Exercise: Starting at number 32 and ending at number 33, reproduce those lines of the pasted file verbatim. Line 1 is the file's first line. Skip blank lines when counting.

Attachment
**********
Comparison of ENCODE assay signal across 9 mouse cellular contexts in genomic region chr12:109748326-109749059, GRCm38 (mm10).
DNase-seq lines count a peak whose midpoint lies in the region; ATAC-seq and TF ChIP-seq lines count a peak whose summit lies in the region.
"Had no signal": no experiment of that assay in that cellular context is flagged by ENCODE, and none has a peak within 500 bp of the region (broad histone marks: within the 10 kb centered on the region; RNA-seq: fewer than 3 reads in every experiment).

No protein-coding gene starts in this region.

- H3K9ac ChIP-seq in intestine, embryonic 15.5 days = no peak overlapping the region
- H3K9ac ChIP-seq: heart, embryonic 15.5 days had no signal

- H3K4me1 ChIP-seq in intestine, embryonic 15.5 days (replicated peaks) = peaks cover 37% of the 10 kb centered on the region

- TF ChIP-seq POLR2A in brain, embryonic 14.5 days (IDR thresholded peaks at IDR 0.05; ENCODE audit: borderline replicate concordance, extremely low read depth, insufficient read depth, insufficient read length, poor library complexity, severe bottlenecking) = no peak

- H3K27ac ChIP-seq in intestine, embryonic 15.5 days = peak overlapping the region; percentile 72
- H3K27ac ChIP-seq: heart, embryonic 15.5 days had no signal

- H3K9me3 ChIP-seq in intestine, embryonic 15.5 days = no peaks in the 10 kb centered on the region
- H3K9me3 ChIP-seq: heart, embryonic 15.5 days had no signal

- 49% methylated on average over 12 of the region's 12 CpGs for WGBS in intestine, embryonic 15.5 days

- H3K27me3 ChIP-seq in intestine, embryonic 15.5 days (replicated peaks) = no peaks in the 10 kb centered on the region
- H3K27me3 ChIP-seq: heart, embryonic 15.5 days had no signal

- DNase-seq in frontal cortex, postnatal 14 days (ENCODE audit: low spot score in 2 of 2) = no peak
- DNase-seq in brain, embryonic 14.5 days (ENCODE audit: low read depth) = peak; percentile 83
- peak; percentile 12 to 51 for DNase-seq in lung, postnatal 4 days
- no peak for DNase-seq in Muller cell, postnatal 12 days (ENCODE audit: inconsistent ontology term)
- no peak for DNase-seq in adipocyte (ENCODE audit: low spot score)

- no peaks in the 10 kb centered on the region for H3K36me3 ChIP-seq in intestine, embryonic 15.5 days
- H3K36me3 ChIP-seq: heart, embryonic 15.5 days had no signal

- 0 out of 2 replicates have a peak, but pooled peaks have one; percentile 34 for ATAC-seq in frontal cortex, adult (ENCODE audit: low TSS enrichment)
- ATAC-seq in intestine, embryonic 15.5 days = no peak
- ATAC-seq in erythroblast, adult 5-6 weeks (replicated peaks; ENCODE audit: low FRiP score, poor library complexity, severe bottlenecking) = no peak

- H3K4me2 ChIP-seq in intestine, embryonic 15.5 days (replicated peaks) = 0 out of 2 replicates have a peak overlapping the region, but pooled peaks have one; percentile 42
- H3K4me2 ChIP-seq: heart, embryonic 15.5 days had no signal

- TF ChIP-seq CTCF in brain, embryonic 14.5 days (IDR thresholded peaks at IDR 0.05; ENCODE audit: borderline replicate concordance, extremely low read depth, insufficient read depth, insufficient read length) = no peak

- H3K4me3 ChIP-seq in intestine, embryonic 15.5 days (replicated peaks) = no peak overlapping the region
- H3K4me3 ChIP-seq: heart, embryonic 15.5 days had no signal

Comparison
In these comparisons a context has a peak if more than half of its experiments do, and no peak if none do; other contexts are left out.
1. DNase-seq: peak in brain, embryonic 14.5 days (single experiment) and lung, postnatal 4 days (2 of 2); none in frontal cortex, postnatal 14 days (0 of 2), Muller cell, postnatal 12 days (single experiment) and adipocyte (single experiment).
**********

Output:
In these comparisons a context has a peak if more than half of its experiments do, and no peak if none do; other contexts are left out.
1. DNase-seq: peak in brain, embryonic 14.5 days (single experiment) and lung, postnatal 4 days (2 of 2); none in frontal cortex, postnatal 14 days (0 of 2), Muller cell, postnatal 12 days (single experiment) and adipocyte (single experiment).